A U.K. Department for Education report casts doubt on the evidence cited to support the government’s recent school mask mandate.
Schools in England did not recommend that students wear face masks in the fall, however on Sunday the government decided to require face masks for all students ages eleven and up until January 26, in light of the spread of the Omicron variant of Covid. Regarding younger children, the U.K.’s current guidelines state that “children of primary school age and early years children should not be advised to wear face coverings.”
However, a review used by ministers to help decide whether to reinstate masking for students ages eleven and up admitted some uncertainty regarding the efficacy of masks in schools. The review was first reported by the BBC.
“Whilst not conclusive, there are now a number of scientific studies which consider the association between COVID-19 and the use of face coverings specifically in education settings,” the report states.
A government study of 123 secondary schools in England aimed to research the utility of face masks in secondary schools from the first through third week of October.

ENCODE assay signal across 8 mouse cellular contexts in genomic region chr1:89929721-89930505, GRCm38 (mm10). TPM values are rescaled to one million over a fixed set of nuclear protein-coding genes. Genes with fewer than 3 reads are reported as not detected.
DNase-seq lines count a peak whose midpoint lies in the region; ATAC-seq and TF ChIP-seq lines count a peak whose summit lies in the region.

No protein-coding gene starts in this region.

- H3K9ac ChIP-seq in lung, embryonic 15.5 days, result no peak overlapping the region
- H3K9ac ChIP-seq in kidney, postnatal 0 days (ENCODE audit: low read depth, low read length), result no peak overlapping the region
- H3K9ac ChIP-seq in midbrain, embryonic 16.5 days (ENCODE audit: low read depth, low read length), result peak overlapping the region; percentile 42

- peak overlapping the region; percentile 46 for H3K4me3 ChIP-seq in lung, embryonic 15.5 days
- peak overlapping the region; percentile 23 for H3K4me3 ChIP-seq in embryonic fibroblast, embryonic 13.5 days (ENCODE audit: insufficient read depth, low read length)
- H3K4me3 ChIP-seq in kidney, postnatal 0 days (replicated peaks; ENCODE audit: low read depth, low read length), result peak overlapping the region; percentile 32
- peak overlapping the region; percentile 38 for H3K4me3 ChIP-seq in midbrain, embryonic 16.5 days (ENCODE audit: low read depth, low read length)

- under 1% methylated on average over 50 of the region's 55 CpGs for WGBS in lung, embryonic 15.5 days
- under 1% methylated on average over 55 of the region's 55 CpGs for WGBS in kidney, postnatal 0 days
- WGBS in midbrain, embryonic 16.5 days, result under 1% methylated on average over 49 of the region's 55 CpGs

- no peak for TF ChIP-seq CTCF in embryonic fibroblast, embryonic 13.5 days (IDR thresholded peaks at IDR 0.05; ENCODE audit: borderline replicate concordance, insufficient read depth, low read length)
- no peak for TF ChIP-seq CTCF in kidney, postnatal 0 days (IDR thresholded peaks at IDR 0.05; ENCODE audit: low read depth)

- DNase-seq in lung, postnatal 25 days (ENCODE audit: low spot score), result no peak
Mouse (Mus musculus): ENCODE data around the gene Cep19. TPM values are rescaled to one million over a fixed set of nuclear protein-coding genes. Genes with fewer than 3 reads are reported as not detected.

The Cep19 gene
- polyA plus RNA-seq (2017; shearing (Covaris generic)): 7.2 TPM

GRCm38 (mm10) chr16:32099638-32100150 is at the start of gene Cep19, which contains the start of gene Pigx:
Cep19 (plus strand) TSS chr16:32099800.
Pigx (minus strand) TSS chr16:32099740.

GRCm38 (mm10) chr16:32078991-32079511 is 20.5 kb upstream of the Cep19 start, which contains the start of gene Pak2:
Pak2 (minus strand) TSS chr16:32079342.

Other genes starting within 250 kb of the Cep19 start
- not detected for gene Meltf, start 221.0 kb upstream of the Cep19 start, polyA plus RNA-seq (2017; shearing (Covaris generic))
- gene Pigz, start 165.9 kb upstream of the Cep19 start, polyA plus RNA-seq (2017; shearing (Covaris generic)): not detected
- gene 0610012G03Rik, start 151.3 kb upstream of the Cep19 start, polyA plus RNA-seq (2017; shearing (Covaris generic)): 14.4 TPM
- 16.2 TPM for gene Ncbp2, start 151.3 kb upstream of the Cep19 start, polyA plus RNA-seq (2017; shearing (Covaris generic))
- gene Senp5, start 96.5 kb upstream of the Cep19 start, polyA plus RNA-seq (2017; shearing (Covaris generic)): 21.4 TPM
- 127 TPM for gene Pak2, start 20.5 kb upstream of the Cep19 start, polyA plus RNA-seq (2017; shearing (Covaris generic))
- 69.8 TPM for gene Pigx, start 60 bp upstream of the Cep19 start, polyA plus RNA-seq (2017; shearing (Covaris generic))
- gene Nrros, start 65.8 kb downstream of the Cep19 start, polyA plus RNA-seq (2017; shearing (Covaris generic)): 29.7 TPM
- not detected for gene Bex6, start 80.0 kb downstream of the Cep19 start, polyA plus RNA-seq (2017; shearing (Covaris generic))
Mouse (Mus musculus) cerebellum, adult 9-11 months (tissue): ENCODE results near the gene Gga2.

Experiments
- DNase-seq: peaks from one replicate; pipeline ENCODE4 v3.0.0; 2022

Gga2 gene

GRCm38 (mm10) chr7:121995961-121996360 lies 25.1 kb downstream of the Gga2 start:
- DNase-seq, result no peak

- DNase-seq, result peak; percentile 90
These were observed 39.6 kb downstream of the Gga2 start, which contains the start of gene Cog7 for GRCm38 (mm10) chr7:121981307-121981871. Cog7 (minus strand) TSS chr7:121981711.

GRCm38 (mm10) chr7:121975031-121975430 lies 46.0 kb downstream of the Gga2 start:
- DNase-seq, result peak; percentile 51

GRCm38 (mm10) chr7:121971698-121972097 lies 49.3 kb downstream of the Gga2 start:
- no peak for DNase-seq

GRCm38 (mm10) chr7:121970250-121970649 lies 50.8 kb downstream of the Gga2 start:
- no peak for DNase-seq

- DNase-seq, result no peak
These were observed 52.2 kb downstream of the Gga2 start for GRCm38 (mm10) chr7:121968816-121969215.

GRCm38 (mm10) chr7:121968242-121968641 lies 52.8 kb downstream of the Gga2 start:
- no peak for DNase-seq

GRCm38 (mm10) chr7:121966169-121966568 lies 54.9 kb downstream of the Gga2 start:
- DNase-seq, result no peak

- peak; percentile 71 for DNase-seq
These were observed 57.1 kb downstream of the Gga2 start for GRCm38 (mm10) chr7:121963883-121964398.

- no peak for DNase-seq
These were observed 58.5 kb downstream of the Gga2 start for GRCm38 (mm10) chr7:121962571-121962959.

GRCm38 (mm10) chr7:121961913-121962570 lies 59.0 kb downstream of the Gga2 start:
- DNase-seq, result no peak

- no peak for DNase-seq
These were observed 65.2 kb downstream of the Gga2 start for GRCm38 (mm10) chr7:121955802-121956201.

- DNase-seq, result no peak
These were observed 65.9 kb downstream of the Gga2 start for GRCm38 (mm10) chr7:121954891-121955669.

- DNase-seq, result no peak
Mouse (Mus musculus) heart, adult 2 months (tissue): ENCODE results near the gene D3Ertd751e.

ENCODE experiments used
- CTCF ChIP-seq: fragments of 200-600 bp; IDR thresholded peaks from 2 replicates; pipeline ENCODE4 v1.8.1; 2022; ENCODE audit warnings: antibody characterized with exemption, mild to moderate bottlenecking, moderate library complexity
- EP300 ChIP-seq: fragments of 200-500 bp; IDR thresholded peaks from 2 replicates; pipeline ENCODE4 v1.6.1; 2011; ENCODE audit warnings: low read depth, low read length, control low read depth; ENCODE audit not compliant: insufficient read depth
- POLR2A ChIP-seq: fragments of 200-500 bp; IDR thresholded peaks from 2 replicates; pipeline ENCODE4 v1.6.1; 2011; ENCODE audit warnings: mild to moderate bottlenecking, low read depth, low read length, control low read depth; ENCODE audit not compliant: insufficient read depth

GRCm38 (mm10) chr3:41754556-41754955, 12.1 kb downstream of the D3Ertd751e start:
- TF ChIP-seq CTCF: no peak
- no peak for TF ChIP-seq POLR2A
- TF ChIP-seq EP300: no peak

The study found that a group of secondary schools that required face masks saw Covid-related absences fall from 5.3 percent to 3 percent in the first three weeks of October, while schools that did not require masks saw the Covid absence rate drop from 5.3 percent to 3.6 percent over the same period. However, the review noted that “there is a level of statistical uncertainty around the result,” and that the difference in reduction could be due to chance.
In the U.S., attempts to determine the efficacy of masking in schools have been complicated by the higher vaccination rates in counties with school mask mandates.
The review also notes that face masks “can reduce the risk of transmission when people are in close proximity or small spaces even for short durations of time,” although “they cannot compensate for poor ventilation.”
While Prime Minister Boris Johnson defended the efficacy of face masks, he told reporters that the school requirement would not be in place for long.
“There’s an increasing body of scientific support for the idea that face masks can contain transmission,” Johnson told reporters on Monday. “I don’t like the idea of having face masks in the classroom any more than anybody else does, but we won’t keep them on a day more than is necessary.”